SavoyCabbage Tue 17-Jan-17 19:28:15

It was a bit of a shock to us as well.

The £18600 (more to support each of your dc)income has to be earns by the British partner in the U.K. For six months. And it can't be a temporary job and you can't include overtime. So for us, we would have had to live separately for all that time, running two homes. Whilst I worked and the dc would have been twelve thousand miles away from one of their parents. I just kept saying 'well, we will have to buy two toasters, I don't want to have two toasters'

Then we looked at the Surinder Singh route. My dd has a cuddly toy called Surinder Singh as we were bandying it around so much. We considered going to live in a holiday resort somewhere (so we didn't have to buy another toaster....) and lounging about for six months.

DoctorGilbertson Tue 17-Jan-17 20:17:59

We did the spouse visa route, and the kids and I came over 9 months before DH so I could get the 6 months income for his visa (I got the job before I moved). He came over on a visitors visa for 3 months of this, but couldn't work during this time and went back before we applied.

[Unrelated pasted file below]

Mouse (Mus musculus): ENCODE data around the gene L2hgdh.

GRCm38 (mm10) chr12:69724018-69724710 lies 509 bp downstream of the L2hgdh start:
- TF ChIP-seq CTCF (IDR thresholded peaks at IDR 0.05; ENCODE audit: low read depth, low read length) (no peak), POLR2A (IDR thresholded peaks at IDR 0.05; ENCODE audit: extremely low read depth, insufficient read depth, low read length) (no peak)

I think, however, that the income thing is waived if you have about (just over) 60k of cash savings in your own name for at least 6 months before you apply.

Then another visa 2.5 years on, but this one can be on joint income.

It's really pricey and all adds up. After a while we just stopped counting how much the move had cost.

LauraMipsum Wed 18-Jan-17 13:36:49

Savoy that is the best name for a soft toy!!

The £18600 (more to support each of your dc)income has to be earns by the British partner in the U.K.
DC are exempt from the financial requirement if they are British. smile

Additionally you CAN use the British partner's income from OUTSIDE the UK - see the guidance here at p22

As long as the British partner is earning over the threshold while they are abroad and has a job offer over the threshold to return to, the income earned abroad counts. So if British partner is living in Australia earning £20k and has a job offer in the UK at £25k for example, then the applicant can apply to come in at the same time as the British partner. That applies even if the British partner has already left their job (see p28 of the guidance).

A little update on Surinder Singh: you can no longer do this if you are planning just to go and lounge in a holiday resort. From Feb 2017 the rules have changed so that anyone who was not in "genuine" pursuit of Treaty rights will not be permitted to rely on Surinder Singh. This is almost certainly illegal under EU law and certainly conflicts with the existing caselaw, but nobody cares because Brexit.

lborgia Thu 19-Jan-17 09:36:37

Thanks for the updates - Laura, thanks for clarifying that, I'd def be doing OK here. ..but not sure how easy it would be for me to get a job in the UK from overseas as it's an admin manager job that I suspect would be easily filled from within the UK. ..

Lovely, lots to work with there. Thanks again!